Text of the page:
In order to determine which signaling pathway determines the change in the fate of HFSC differentiation, the researchers conducted microarray analysis and RNA-sequencing (RNA-seq) analysis. Microarray data showed that the expression of SHH signaling pathway was significantly reduced in the growth phase HFSCs of HFD-fed mice.

In order to study whether HFD’s inhibition of SHH signal will lead to the alteration and depletion of HFSCs. The researchers analyzed TetO-Gli2ΔC transgenic mice, the SHH pathway of this transgenic mice was specifically and temporarily inhibited.

When the SHH signal is inhibited for one week and the hair cycle is induced at the same time, one month later, the HFSCs are depleted, and the hair follicles become smaller or disappear and hair loss occurs.

This indicates that SHH signal is essential to maintain the terminal differentiation of HFSCs, and when HFD inhibits SHH signal in HFSCs, it can induce hair follicles to gradually become smaller and eventually lead to hair loss.

So if activating the Sonic hedgehog signaling pathway can save the hair loss caused by a high-fat diet?

Then, the researchers tested whether hair loss can be saved by activating the Sonic hedgehog signaling pathway.

For Gli2ΔN mice, the researchers used doxycycline for treatment. This drug allows the SHH signaling pathway to be specifically and temporarily activated in HFSCs. It was found that doxycycline treatment partially rescued HFD-induced hair loss.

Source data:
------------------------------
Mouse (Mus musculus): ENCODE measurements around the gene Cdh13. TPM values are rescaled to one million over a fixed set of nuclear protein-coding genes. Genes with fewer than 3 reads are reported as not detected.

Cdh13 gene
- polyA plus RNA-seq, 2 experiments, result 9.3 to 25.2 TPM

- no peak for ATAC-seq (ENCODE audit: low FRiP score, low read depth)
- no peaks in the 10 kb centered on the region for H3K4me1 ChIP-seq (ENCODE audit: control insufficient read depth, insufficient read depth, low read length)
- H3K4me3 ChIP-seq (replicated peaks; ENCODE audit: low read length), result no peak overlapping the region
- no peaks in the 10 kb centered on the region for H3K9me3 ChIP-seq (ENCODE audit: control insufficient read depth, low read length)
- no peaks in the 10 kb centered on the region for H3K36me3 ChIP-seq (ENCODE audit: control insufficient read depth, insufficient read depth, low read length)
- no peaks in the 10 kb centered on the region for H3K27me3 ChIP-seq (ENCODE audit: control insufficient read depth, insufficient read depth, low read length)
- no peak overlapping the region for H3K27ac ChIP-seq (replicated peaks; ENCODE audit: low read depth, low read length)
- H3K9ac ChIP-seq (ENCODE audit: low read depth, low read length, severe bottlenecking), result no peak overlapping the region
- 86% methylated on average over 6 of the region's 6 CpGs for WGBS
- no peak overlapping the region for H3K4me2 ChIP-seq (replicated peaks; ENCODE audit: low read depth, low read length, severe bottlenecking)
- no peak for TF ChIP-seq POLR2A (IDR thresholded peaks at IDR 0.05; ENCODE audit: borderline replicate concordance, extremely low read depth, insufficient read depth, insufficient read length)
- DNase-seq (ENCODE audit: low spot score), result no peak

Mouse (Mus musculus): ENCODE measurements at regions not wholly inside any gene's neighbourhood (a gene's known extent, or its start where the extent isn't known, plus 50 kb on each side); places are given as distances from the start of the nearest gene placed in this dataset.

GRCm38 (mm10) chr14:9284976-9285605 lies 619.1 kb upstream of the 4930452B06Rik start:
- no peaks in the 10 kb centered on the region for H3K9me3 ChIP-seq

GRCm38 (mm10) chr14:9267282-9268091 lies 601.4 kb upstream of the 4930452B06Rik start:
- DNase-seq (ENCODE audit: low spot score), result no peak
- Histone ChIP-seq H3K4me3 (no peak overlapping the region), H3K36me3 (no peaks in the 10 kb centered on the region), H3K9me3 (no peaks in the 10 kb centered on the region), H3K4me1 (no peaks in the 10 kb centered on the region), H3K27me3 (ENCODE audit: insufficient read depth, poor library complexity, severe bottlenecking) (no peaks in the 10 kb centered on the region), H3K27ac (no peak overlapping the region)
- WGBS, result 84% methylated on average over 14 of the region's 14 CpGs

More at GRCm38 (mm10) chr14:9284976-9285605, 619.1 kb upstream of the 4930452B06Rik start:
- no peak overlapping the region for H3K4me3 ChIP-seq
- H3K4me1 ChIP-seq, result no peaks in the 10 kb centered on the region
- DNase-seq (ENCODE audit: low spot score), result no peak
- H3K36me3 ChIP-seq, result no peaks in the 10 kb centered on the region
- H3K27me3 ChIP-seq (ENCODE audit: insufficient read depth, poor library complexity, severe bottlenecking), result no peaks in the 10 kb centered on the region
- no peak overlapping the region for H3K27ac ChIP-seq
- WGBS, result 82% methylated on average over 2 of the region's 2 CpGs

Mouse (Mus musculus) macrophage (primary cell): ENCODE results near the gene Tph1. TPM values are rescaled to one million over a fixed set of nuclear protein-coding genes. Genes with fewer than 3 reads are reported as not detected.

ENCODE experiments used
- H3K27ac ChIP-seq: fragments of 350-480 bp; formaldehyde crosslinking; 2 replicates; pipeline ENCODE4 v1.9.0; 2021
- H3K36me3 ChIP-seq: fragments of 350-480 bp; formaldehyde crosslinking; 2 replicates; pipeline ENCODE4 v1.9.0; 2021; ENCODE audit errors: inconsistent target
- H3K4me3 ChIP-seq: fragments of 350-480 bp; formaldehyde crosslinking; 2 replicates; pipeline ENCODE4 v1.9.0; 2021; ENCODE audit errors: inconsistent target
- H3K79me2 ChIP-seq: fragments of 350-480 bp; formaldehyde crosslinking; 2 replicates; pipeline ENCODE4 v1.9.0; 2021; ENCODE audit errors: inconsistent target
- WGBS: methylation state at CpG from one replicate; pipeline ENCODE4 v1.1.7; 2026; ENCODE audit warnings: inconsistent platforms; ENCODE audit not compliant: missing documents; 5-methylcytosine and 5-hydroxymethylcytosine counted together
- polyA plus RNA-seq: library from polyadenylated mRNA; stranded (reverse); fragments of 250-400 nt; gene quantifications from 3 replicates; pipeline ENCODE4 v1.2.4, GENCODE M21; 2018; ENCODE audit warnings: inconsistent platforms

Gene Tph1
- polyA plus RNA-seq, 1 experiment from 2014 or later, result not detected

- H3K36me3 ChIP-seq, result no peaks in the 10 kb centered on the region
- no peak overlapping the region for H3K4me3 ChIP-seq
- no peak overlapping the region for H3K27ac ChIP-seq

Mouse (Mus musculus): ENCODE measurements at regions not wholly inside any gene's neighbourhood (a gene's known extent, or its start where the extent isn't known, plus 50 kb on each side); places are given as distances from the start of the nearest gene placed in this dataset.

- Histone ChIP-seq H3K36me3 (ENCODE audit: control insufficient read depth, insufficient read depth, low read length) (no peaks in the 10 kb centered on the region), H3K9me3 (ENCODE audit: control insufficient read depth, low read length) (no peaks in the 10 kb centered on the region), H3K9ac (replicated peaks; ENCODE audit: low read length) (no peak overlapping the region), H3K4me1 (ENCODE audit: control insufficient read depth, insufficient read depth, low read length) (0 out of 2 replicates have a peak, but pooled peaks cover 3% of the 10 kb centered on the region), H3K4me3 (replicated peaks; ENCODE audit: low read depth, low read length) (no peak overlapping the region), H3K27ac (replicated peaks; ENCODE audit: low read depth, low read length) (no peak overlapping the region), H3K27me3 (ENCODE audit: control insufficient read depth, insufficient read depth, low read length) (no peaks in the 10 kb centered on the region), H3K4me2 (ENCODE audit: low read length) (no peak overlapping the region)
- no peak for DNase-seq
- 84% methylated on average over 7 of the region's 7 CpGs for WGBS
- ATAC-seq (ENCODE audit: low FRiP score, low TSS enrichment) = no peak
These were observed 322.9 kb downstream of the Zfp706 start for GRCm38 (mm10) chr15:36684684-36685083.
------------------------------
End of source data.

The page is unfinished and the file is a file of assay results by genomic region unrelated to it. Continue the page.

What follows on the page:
Similarly, drug treatment with the smooth muscle agonist SAG, which is a small molecule that activates SHH signals, also partially rescued HFD-induced hair loss, but did not save aging-induced hair loss.

These results indicate that activation of the Sonic hedgehog signaling pathway can prevent hair loss caused by a high-fat diet.

This research provides interesting new insights into specific cell fate changes that may occur after a high-fat diet or genetic obesity, and opens new doors for the prevention and treatment of hair loss in the future.

So not only for our own figure, but also for our hair, we can’t get fat!

Nature: Obesity causes irreversible hair loss and may make you bald

(source:internet, reference only)